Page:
Sunday, December 20, 2009

Debunking the Brown Peril

Last Thursday's New York Times had a pop-eyed, but basically accurate, article on how, with even moderate net immigration, the Census Bureau projects that non-Hispanic whites will cease to be a majority in the U.S. by 2050. That sounded like a good spot for some clarity, so I took a look.

Result: It's hard to see much of a bright side for, say, the Aryan Brotherhood. (By their standard, of course, I myself, like Fleischman in "Northern Exposure," am not really white.) But for the Lou Dobbs fans, who are worried that soon it won't be their country anymore, it's too early to start packing for Australia.

First of all, in 2050 whites will be, if not a majority, at least a strong plurality-- by far the largest group in the country. Non-Hispanic whites, even in the version of the model with high net immigration, make up 45% of the population, compared to 31% for Hispanics of all races. (In the low-immigration version, the figures are 48% and 29%.) And some of the decrease in the white share is caused by a dramatic increase in the share of non-Hispanic Asians and multiracials. (Again, not much consolation to the Aryan Brotherhood.)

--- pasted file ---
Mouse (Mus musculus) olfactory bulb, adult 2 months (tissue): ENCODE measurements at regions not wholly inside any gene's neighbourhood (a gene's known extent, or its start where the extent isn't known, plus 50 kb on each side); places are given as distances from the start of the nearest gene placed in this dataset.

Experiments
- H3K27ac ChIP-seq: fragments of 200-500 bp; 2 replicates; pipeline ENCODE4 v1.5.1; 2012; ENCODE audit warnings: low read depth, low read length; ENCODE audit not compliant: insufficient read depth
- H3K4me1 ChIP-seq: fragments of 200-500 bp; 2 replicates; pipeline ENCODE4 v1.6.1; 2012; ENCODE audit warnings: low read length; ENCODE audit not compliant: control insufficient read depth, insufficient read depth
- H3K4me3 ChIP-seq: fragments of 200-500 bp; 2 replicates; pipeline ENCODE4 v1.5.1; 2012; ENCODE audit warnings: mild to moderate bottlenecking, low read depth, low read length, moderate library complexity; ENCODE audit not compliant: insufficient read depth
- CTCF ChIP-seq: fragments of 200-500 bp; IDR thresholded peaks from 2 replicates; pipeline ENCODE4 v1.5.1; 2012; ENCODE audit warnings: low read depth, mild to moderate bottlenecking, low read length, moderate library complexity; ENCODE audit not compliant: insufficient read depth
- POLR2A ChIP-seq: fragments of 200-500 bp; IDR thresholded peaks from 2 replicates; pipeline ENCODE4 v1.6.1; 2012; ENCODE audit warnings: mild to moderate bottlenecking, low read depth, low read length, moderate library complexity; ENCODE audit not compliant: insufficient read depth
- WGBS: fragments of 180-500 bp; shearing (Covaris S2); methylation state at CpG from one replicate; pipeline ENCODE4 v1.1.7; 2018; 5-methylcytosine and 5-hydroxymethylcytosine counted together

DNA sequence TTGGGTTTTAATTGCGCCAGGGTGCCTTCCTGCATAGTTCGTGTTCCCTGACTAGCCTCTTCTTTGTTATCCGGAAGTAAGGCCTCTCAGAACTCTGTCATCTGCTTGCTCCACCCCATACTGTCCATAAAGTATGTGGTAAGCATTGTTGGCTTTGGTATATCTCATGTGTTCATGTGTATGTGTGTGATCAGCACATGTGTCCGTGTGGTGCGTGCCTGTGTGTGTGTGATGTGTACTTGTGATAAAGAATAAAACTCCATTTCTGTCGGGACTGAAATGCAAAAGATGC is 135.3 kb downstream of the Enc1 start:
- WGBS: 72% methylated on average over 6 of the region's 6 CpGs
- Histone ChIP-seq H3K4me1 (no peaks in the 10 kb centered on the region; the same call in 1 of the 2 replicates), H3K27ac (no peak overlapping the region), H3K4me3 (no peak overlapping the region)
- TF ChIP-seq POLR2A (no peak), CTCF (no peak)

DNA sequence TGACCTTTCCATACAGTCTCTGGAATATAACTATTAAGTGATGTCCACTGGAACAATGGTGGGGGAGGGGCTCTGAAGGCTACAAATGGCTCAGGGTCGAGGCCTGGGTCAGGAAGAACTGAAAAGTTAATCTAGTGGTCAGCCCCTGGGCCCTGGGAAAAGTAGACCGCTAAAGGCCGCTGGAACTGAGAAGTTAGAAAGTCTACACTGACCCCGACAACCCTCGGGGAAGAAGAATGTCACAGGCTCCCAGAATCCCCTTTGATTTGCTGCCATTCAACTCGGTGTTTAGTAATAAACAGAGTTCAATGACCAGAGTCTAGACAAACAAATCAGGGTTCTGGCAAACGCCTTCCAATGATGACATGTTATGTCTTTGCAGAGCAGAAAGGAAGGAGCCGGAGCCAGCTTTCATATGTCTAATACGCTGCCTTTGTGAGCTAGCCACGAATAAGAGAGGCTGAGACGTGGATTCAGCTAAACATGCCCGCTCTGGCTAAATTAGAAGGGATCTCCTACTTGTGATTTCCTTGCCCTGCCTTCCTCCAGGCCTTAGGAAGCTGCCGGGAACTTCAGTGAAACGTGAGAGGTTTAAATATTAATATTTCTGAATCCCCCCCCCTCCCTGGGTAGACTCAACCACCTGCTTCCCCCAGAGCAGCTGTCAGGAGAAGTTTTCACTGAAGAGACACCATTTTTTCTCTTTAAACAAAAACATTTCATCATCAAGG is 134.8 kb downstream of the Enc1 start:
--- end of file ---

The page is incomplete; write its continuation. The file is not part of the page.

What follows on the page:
But perhaps most importantly, what is the basic fear of the Lou Dobbs crowd? It is that America will end up with a substantial undigested lump of immigrants who don't speak English, with various pernicious effects. They should read, among other things, this paper by some well-known demographers, which estimates that even among Mexican-Americans in Southern California (where pressures for assimilation are about as low as anywhere), only 17% of third-generation immigrants, and 5% of fourth-generation immigrants, will be fluent in Spanish. Among the third generation, 96% prefer to speak English at home.

In short, as some Spanish-speakers enter, others turn into English-speakers named Martinez. The melting pot is still hot.

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